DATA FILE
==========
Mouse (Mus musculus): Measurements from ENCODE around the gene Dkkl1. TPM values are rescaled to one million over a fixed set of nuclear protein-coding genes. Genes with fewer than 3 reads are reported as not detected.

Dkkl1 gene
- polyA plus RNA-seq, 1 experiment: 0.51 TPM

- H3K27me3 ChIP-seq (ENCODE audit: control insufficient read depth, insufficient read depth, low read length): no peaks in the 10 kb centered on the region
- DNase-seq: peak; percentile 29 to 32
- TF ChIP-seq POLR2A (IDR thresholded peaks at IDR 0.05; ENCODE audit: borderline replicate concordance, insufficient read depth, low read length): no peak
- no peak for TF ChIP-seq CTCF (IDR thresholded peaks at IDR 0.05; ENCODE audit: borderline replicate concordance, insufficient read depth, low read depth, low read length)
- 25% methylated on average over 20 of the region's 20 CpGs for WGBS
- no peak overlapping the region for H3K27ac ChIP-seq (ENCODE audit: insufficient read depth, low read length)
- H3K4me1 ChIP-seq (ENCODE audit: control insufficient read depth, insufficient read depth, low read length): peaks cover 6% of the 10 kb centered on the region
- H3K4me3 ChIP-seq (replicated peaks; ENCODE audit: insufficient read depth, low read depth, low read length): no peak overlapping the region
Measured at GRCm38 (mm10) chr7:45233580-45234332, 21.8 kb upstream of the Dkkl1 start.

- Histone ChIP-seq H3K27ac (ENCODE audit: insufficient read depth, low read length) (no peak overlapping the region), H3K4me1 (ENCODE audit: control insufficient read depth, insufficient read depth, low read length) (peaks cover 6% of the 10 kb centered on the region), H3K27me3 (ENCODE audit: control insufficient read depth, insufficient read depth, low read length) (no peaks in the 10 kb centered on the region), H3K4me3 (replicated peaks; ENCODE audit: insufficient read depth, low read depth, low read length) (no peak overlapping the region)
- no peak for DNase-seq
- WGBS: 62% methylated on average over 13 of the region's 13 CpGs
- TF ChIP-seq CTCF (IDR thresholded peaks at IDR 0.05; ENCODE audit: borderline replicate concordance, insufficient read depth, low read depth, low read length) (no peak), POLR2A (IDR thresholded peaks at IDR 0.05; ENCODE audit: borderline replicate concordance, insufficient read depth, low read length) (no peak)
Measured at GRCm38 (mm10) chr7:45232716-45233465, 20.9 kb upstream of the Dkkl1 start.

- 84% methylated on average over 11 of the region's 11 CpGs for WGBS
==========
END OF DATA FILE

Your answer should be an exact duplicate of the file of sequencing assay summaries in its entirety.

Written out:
Mouse (Mus musculus): Measurements from ENCODE around the gene Dkkl1. TPM values are rescaled to one million over a fixed set of nuclear protein-coding genes. Genes with fewer than 3 reads are reported as not detected.

Dkkl1 gene
- polyA plus RNA-seq, 1 experiment: 0.51 TPM

- H3K27me3 ChIP-seq (ENCODE audit: control insufficient read depth, insufficient read depth, low read length): no peaks in the 10 kb centered on the region
- DNase-seq: peak; percentile 29 to 32
- TF ChIP-seq POLR2A (IDR thresholded peaks at IDR 0.05; ENCODE audit: borderline replicate concordance, insufficient read depth, low read length): no peak
- no peak for TF ChIP-seq CTCF (IDR thresholded peaks at IDR 0.05; ENCODE audit: borderline replicate concordance, insufficient read depth, low read depth, low read length)
- 25% methylated on average over 20 of the region's 20 CpGs for WGBS
- no peak overlapping the region for H3K27ac ChIP-seq (ENCODE audit: insufficient read depth, low read length)
- H3K4me1 ChIP-seq (ENCODE audit: control insufficient read depth, insufficient read depth, low read length): peaks cover 6% of the 10 kb centered on the region
- H3K4me3 ChIP-seq (replicated peaks; ENCODE audit: insufficient read depth, low read depth, low read length): no peak overlapping the region
Measured at GRCm38 (mm10) chr7:45233580-45234332, 21.8 kb upstream of the Dkkl1 start.

- Histone ChIP-seq H3K27ac (ENCODE audit: insufficient read depth, low read length) (no peak overlapping the region), H3K4me1 (ENCODE audit: control insufficient read depth, insufficient read depth, low read length) (peaks cover 6% of the 10 kb centered on the region), H3K27me3 (ENCODE audit: control insufficient read depth, insufficient read depth, low read length) (no peaks in the 10 kb centered on the region), H3K4me3 (replicated peaks; ENCODE audit: insufficient read depth, low read depth, low read length) (no peak overlapping the region)
- no peak for DNase-seq
- WGBS: 62% methylated on average over 13 of the region's 13 CpGs
- TF ChIP-seq CTCF (IDR thresholded peaks at IDR 0.05; ENCODE audit: borderline replicate concordance, insufficient read depth, low read depth, low read length) (no peak), POLR2A (IDR thresholded peaks at IDR 0.05; ENCODE audit: borderline replicate concordance, insufficient read depth, low read length) (no peak)
Measured at GRCm38 (mm10) chr7:45232716-45233465, 20.9 kb upstream of the Dkkl1 start.

- 84% methylated on average over 11 of the region's 11 CpGs for WGBS